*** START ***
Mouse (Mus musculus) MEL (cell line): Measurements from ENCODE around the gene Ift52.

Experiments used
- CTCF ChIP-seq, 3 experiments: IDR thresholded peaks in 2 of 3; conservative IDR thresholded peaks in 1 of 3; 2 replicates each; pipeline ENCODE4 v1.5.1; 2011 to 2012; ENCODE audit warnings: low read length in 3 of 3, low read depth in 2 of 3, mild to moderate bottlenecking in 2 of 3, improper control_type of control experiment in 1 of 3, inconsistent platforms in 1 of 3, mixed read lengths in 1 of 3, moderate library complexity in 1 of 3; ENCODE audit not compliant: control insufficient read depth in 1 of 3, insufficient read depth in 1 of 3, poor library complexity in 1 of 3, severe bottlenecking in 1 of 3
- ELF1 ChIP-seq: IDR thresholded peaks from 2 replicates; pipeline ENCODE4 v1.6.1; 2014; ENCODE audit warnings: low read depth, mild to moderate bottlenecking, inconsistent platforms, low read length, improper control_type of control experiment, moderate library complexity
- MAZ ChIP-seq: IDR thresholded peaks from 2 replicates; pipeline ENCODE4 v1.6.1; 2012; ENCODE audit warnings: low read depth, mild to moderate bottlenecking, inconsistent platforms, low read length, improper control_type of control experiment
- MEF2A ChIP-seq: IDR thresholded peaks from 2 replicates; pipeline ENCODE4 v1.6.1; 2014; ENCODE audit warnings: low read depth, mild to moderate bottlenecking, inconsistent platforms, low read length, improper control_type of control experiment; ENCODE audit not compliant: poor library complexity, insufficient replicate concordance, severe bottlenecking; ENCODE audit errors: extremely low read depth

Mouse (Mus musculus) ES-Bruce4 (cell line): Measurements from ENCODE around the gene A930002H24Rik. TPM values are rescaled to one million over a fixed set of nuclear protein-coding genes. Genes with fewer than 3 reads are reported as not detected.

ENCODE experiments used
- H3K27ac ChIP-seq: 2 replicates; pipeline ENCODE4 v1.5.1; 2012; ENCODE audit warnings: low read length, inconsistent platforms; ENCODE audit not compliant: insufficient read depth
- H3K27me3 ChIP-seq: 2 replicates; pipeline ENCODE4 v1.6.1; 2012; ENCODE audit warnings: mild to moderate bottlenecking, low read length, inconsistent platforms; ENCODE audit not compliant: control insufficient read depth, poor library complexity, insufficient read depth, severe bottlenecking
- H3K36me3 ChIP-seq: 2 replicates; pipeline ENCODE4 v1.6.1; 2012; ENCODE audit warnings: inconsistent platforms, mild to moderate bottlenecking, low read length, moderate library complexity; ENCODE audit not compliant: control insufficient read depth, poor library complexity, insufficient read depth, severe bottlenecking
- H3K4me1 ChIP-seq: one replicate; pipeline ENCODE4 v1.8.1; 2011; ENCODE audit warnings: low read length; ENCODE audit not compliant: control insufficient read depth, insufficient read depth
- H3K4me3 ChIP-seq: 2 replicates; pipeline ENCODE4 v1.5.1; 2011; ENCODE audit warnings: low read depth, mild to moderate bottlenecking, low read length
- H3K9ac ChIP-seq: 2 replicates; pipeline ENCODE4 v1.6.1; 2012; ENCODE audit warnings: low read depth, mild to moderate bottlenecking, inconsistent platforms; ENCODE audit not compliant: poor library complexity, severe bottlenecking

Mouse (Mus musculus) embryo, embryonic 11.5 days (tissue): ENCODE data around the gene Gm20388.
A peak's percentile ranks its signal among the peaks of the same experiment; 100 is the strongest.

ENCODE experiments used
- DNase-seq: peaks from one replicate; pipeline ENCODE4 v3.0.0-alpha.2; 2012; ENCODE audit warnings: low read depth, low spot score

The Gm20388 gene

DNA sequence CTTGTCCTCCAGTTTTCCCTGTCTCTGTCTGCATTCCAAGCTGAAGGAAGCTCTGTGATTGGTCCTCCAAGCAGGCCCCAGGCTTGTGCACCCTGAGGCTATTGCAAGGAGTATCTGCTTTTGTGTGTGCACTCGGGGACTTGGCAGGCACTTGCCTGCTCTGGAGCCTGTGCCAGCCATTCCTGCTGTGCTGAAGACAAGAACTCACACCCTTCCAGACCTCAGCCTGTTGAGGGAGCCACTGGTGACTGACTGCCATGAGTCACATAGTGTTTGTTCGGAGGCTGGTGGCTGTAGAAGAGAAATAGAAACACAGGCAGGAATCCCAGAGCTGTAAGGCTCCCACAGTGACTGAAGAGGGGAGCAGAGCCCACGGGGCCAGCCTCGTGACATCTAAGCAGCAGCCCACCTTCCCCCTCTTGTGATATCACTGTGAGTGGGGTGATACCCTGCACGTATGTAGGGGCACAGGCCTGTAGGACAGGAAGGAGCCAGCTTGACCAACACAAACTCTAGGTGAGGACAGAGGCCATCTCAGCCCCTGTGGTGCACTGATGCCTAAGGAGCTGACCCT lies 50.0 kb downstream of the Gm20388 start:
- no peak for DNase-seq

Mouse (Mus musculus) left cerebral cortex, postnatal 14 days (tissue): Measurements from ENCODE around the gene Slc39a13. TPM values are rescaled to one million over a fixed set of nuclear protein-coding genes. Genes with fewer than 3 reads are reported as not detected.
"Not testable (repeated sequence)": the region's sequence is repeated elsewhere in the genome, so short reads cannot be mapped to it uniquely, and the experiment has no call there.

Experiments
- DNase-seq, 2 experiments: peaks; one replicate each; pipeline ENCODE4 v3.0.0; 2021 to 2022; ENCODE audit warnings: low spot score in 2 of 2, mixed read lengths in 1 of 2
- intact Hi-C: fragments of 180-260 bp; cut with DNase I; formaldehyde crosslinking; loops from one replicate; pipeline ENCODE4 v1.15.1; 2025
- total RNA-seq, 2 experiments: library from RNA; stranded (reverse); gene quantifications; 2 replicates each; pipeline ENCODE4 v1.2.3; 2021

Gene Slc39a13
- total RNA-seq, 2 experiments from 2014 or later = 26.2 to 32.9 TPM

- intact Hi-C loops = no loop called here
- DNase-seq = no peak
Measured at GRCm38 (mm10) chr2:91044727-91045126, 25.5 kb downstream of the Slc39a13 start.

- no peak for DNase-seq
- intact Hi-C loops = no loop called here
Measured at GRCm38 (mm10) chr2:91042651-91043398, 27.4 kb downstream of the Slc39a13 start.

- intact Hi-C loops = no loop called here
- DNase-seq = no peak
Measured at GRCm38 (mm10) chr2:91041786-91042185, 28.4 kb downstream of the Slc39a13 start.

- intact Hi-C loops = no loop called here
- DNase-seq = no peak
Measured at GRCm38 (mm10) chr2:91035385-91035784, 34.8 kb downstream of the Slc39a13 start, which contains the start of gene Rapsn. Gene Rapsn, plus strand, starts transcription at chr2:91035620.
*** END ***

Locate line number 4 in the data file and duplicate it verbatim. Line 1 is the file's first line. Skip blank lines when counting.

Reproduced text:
- ELF1 ChIP-seq: IDR thresholded peaks from 2 replicates; pipeline ENCODE4 v1.6.1; 2014; ENCODE audit warnings: low read depth, mild to moderate bottlenecking, inconsistent platforms, low read length, improper control_type of control experiment, moderate library complexity